Backroom warriors in full gear for battle 2019
While candidates in the Dangal 2019 are busy with campaigning, there is another lot of warriors working backstage: busy mining through election data...
While candidates in the Dangal 2019 are busy with campaigning, there is another lot of warriors working backstage: busy mining through election data and making assessments, devising strategies and analysing and re-analysing the trends.
These are the political consultants and strategists who are toiling for 12-14 hours a day and sparing no effort to clinch a win for their clients.
Aiding them is an army of hundreds of young men and women - researchers, digital marketers, analysts and software engineers.
Electioneering in India has changed a great deal. Now to woo the voters, the parties and their candidates cannot rely merely on campaigning and poll promises.
Winning a seat needs much more and here comes the role of specialists who have different tags attached to them - campaign managers, political analysts, political consultants/strategists and election managers.
While Prashant Kishore still remains the poster boy, his tribe is growing fast and many new names have emerged who have made a mark in the field by garnering victories for their clients.
According to trade association ASSOCHAM, there were nearly 150 political consultants in India in 2014, which have now grown to 300 as claimed by industry insiders. The number is still growing.
Promising their clients a swing of the voting public, they employ a whole lot of innovative and cutting edge techniques and custom-made tools to fulfil their promise and achieve victory for their clients.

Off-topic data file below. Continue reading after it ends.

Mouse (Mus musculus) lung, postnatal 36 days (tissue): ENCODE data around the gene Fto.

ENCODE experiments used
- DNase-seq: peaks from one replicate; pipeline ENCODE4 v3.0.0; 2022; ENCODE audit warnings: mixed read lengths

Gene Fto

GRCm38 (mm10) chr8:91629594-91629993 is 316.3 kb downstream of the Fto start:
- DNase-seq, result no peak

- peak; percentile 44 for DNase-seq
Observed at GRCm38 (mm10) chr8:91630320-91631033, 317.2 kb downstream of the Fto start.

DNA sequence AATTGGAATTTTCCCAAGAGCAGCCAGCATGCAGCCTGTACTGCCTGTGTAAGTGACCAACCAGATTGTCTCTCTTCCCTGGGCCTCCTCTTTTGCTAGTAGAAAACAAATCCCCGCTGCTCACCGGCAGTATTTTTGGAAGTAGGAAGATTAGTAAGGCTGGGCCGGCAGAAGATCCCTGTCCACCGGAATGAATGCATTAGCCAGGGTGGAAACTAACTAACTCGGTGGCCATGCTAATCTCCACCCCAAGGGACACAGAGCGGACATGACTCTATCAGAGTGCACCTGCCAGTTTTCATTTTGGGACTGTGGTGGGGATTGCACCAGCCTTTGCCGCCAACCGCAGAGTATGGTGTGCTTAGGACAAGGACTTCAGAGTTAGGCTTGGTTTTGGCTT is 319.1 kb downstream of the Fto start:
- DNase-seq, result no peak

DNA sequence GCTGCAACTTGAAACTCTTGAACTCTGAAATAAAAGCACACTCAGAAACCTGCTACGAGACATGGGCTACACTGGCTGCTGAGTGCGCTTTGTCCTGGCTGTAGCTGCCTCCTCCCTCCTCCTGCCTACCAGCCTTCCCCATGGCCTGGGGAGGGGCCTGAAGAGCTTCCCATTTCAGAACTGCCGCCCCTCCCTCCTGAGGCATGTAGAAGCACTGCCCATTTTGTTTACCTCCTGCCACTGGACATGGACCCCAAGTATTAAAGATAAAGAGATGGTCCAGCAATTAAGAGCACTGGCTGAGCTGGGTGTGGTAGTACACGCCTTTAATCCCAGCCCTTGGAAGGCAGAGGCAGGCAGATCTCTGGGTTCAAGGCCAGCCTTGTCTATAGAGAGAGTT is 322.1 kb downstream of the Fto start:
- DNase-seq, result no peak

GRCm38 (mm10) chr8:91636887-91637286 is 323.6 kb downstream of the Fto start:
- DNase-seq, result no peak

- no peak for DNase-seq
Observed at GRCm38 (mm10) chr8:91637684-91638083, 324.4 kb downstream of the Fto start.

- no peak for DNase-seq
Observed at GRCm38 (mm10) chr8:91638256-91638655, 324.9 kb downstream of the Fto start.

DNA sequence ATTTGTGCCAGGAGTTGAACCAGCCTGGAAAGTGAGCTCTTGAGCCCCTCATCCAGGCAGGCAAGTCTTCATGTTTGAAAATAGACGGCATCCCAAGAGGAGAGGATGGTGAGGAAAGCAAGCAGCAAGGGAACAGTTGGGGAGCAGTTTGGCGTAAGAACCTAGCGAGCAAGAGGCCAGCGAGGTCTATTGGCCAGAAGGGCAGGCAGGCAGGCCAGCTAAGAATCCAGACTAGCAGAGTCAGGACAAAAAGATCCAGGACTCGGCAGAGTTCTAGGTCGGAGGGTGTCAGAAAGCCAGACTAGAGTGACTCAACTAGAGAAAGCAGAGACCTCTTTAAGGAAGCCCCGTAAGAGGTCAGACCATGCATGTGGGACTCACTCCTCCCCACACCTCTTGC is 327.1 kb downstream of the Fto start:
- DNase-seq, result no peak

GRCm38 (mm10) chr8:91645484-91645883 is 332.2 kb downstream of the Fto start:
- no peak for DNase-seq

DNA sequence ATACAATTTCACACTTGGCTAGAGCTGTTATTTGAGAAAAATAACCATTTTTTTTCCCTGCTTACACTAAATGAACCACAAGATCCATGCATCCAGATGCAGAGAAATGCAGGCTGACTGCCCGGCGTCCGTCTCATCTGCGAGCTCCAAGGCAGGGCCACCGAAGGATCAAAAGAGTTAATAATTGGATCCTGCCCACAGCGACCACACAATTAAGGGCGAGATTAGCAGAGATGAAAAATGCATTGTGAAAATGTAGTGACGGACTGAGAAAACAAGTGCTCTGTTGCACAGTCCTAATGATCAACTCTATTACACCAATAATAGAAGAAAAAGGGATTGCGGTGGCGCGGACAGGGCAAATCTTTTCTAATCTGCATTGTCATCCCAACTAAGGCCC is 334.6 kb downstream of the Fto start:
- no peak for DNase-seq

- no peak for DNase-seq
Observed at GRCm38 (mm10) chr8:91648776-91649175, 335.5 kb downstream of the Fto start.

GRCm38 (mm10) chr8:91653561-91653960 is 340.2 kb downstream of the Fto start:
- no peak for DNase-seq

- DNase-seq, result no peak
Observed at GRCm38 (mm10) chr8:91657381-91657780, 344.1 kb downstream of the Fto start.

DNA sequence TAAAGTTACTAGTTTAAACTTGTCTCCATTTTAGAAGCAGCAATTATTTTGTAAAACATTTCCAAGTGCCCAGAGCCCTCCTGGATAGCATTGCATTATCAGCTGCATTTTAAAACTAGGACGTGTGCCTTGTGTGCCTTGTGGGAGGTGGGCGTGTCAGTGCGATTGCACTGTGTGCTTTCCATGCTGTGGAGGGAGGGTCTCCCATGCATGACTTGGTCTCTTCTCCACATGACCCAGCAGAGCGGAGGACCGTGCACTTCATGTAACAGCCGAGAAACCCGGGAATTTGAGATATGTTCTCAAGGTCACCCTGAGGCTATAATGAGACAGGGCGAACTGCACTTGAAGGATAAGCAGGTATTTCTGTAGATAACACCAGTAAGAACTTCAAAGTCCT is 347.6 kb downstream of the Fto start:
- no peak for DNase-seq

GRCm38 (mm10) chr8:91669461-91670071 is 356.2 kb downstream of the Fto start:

Do they use different strategies when it comes to Assembly and Lok Sabha polls?
Naresh Arora, political strategist and director of campaign management company Design Boxed who has helped in preparing poll strategies of political stalwarts like Sachin Pilot, Captain Amarinder Singh, TS Singh Deo and Kiran Choudhary, says: "Yes, definitely, considering the tenor of both the elections is different and hence the strategy has to be made accordingly.
Assembly elections concentrate more on local issues, whereas Lok Sabha elections are premised upon pan India issues."
Arora is currently working in a new project in Maharashtra and aiming at the 2019 general elections.
Echoing his views, Vivek Bagri, Director of the political consultancy and management firm Lead Tech, which claims to have devised over 1,000 campaigns across the country, says: "Our approach was to reach out to the voters directly in the Assembly elections and door to door campaign by volunteers and party workers was more important.
But in Lok Sabha elections, indirect communication is an important factor."
About the specific strategy for Dangal 2019, he says: "In parliamentary election 2019, our main strategy revolves around the narratives and agenda built by the media and top 2-3 national leaders."
With the elections just weeks away, not only every day but every minute counts and the war rooms are full of hustle and bustle.
Arora, who has conceptualised campaigns like "Main Captain De Naal" in Punjab, "Jan Ghoshna Patra" campaign in Chhattisgarh, "Rajasthan ka report card" et al, describes the day as "a 24x7 effort".
"Analysis in the morning is followed by implementation of strategies decided a day prior. As the day progresses, further analysis of the issues keeps us occupied, followed by content production apart from the continued monitoring of the feedback given by the ground teams.
Lastly, the performance of the day is assessed and then strategy for the following day is worked upon, based on the analysis and feedback received from the ground teams."
Challenges are also galore in this mission and tackling fake news is one of them.
"Due to social media, a lot of fake news comes so verification has also become a big challenge in the war room.
The war room is full of hustle and bustle for the party or leader who is in the winning edge whereas, for those on the back foot, there is a huge seriousness in their arena," says Bagri.
With scientific data handling analysis and cutting-edge strategies, some campaign managers claim they can ensure at least 2-5 per cent vote swing.
"The right approach in formulating the strategy makes a lot of difference. Campaign managers and political consultants can actually increase the vote share by up to 5 per cent by hitting the bull's eye at the right time.
Using pre-poll surveys at the grassroot level, if proper voter segmentation, analysis of the electorate and trends is done, then a leader winning with a thin margin can actually turn the tables in his favour in a major way," claims Bagri.